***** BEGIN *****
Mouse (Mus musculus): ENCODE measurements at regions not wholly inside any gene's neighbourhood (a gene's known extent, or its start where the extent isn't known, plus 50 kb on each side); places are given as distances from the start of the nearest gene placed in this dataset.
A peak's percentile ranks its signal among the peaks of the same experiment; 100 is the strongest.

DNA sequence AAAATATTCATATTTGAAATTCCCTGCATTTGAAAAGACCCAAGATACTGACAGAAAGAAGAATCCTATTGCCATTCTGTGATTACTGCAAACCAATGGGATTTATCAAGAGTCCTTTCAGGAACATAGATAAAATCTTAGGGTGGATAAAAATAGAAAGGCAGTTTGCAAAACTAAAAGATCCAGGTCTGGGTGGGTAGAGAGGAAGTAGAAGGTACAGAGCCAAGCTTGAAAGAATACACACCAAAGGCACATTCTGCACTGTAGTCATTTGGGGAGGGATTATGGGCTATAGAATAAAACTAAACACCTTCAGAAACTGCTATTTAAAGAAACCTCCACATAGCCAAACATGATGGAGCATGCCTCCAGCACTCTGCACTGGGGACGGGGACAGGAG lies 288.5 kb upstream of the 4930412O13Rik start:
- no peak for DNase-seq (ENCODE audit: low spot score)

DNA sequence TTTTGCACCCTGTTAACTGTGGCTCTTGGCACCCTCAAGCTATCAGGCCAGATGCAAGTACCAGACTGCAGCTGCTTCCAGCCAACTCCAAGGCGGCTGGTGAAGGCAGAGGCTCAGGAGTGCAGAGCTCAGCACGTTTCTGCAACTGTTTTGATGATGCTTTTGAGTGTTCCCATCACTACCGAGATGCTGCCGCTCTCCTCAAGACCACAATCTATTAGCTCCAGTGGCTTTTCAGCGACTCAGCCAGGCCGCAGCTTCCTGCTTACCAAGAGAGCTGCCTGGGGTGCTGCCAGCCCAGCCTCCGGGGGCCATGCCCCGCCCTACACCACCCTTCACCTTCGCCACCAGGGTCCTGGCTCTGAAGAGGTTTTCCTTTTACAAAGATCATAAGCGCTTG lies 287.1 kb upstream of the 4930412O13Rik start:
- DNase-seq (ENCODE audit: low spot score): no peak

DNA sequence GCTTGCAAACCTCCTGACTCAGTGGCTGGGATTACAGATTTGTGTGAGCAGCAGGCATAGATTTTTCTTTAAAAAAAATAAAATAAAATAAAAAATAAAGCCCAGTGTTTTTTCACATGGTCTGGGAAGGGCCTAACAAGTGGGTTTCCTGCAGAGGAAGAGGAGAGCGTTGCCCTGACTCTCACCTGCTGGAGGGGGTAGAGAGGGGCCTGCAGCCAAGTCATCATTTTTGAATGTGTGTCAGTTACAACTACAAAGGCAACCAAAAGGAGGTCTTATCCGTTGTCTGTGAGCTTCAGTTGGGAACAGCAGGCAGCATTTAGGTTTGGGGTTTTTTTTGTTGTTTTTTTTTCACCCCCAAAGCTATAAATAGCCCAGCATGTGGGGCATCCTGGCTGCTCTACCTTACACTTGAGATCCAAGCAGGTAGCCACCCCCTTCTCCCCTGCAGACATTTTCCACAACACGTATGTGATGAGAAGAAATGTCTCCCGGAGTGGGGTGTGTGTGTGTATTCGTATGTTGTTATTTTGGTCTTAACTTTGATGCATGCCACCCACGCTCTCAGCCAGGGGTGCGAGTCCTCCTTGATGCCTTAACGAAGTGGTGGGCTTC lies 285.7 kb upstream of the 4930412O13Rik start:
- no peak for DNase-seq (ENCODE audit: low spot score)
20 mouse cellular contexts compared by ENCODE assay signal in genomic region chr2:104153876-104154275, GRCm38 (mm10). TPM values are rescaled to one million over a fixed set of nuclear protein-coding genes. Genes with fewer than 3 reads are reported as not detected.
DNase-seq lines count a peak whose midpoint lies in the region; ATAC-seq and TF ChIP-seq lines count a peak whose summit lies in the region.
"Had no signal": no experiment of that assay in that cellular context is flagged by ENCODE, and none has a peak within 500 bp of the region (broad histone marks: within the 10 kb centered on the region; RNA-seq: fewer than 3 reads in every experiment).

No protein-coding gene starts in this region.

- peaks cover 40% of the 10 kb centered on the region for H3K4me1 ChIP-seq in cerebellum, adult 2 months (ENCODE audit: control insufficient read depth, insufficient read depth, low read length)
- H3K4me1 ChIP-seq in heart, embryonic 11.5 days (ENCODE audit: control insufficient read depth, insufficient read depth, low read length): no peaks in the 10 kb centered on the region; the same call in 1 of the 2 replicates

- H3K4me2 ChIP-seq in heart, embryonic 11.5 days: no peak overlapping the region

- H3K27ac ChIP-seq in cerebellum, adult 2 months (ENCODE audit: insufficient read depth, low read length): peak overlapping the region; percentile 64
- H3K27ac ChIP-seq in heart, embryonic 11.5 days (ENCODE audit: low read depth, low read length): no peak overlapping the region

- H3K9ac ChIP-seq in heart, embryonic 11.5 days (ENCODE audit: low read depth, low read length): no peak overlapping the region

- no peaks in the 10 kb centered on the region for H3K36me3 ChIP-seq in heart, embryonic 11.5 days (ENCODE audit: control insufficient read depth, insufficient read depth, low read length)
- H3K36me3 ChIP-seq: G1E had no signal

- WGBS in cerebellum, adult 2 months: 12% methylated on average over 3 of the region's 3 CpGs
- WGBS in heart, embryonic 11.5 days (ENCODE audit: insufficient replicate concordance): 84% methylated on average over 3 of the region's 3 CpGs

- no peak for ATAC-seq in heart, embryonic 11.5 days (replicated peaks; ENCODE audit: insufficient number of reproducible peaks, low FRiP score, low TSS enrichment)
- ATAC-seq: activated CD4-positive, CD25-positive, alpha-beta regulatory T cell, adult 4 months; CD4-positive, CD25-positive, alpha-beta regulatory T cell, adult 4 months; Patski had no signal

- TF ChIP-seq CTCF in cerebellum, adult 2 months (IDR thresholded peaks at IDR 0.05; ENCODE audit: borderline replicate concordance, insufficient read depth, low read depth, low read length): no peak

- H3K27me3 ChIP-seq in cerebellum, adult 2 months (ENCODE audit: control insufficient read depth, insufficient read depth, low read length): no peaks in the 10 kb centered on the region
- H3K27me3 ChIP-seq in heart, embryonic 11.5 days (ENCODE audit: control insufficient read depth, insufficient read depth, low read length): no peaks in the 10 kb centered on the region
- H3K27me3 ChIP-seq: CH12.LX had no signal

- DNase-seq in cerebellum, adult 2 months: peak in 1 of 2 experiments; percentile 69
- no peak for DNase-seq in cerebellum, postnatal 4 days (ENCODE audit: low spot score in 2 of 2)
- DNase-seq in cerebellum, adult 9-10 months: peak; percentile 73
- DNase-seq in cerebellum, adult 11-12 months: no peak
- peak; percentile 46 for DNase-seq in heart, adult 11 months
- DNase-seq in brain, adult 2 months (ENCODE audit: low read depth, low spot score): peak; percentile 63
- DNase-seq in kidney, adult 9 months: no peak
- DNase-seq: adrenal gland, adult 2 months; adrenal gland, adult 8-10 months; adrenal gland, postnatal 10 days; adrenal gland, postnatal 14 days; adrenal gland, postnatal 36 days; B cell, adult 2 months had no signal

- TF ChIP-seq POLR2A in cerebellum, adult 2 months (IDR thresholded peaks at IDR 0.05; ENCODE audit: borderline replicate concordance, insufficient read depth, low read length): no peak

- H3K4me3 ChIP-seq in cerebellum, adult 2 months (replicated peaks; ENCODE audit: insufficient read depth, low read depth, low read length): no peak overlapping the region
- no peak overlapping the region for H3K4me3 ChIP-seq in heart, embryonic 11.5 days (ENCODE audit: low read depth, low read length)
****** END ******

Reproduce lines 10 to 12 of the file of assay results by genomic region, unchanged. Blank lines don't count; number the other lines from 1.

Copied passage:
DNase-seq lines count a peak whose midpoint lies in the region; ATAC-seq and TF ChIP-seq lines count a peak whose summit lies in the region.
"Had no signal": no experiment of that assay in that cellular context is flagged by ENCODE, and none has a peak within 500 bp of the region (broad histone marks: within the 10 kb centered on the region; RNA-seq: fewer than 3 reads in every experiment).

No protein-coding gene starts in this region.